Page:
God and the Naughty Assyrians

maze_choicesIn his book entitled Chosen by God, R.C. Sproul spent a lot of time explaining why human freedom and God’s freedom are both true, and yet aren’t paradoxical. He wrote “God is free. I am free. God is more free than I am. If my freedom runs up against God’s freedom, I lose. His freedom restricts mine; my freedom does not restrict his.”1

This touches on the concept of compatibilism, which is really part of the doctrine of providence. I discussed this briefly in an article entitled, “A Guy Named Sihon.” The Scriptures show us people do what they want, but God works in and through our own innate, sinful desires to infallibly accomplish His will. Many times, we aren’t even aware God is using us!

He even uses unbelievers for His own ends, and they’re blissfully ignorant. People sin. People do wicked things. God doesn’t merely permit this activity; He directs and channels it. I don’t intend to present a philosophical case for this position. But, I will discuss a passage that shows us this clearly and unmistakably.

Israel and the Assyrians

God send Isaiah to the Israelites, even though they wouldn’t listen. God intended Him to be a prophet whose message hardened and repelled the people (Isa 6); just like Jesus (Mk 4:10-12; Jn 12:39-41). And, that’s what happened.

King Ahaz ignored Isaiah, who told him the Assyrians would destroy the Syrians and the northern kingdom of Israel (Isa 8:5-10). God warned Isaiah that He, their covenant God, would be a “stone of offense and a rock of stumbling” to the Israelites (Isa 8:14). Nevertheless, one day Yahweh would raise up a mighty ruler, descended from David, who would rule over the whole world (Isa 9:1-7).

However, as is his way, Isaiah turned the tables suddenly from this cheery future and unleased on his people. Soon, he warned, God would destroy the unbelievers among the Israelites; “for everyone is godless and an evildoer, and every mouth speaks folly,” (Isa 9:17). And still, they won’t repent! With every rebuke, they dig their heads further into the sand. “For all this his anger has not turned away, and his hand is stretched out still,” (Isa 9:17).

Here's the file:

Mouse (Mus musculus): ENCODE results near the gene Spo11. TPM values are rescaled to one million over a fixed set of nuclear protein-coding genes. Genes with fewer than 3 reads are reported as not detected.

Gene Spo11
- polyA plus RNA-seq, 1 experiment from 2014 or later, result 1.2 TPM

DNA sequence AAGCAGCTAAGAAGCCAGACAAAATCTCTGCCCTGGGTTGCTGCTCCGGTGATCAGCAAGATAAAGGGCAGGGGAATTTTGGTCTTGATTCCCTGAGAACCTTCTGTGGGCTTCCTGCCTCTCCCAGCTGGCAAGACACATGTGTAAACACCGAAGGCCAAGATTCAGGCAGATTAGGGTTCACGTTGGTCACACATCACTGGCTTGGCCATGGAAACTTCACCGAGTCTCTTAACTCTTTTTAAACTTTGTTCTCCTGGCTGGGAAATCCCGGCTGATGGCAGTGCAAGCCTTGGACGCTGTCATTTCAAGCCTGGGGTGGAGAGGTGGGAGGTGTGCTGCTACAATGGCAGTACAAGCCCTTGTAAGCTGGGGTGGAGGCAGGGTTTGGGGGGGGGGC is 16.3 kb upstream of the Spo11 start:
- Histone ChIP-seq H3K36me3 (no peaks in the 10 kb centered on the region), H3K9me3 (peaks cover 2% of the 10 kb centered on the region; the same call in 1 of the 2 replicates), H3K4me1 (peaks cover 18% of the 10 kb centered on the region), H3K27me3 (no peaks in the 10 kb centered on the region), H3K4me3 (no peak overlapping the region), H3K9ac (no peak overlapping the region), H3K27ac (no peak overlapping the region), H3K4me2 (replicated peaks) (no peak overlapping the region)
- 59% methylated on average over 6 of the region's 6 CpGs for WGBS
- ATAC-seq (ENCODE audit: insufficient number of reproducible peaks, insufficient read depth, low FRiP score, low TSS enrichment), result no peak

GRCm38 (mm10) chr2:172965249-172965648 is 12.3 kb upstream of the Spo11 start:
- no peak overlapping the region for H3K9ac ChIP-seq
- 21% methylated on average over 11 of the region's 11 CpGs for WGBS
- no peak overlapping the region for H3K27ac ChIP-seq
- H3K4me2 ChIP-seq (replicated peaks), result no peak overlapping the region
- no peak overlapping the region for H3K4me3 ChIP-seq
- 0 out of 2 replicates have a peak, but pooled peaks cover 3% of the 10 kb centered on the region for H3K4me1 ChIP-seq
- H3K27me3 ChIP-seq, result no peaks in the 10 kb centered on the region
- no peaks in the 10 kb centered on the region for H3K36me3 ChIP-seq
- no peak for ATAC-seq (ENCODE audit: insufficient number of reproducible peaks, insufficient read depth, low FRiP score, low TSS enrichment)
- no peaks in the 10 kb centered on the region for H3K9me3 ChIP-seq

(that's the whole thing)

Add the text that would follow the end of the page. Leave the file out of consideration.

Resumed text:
But, what of the Assyrians? What does this have to do the concept of compatibilism? Everything. Listen to what God says:

Woe to Assyria, the rod of my anger;
the staff in their hands is my fury! (Isa 10:5).

The Assyrians are the instrument God intends to use to punish His people. Their staff executes His will and dispenses His fury. They act, but God is really the actor. They’re merely an intermediary to execute His will.

But, if that’s true, then why does God have Isaiah pronounce a woe upon them? Is it their fault? Why is it their fault? Are the Assyrians helpless puppets; pawns bent to do Yahweh’s will against their own better judgment?

Against a godless nation I send him,
and against the people of my wrath I command him,
to take spoil and seize plunder,
and to tread them down like the mire of the streets (Isa 10:6).

To God, the northern kingdom is “godless.” That’s rather harsh! They’re the people of His wrath, and God commands the Assyrians to “take spoil and seize plunder.” He wants them to trample the Israelites into the mud, like so much gutter trash.

You could get the idea the Assyrians are helpless to resist God’s command. Like soldiers following orders, how can they refuse Yahweh? Does God assign culpability and intent to the Assyrian’s actions? Does He absolve them of moral responsibility for the actions they’re undertaking at His command? This is the question, and the answer is profound. See what God says …

But he does not so intend,
and his heart does not so think;
but it is in his heart to destroy,
and to cut off nations not a few (Isa 10:7).

God commands, but the Assyrians are clueless. They don’t know God, and they don’t know what He wants them to do. What they do know is their own innate desire to destroy and conquer other nations. The Assyrians want to do this, and God is simply channeling and using their own sins to accomplish His holy will. The Assyrians don’t intend to do God’s will, and in their hearts they don’t think they are. But … they are! This is compatibilism.

for he says:
“Are not my commanders all kings?
Is not Calno like Carchemish?
Is not Hamath like Arpad?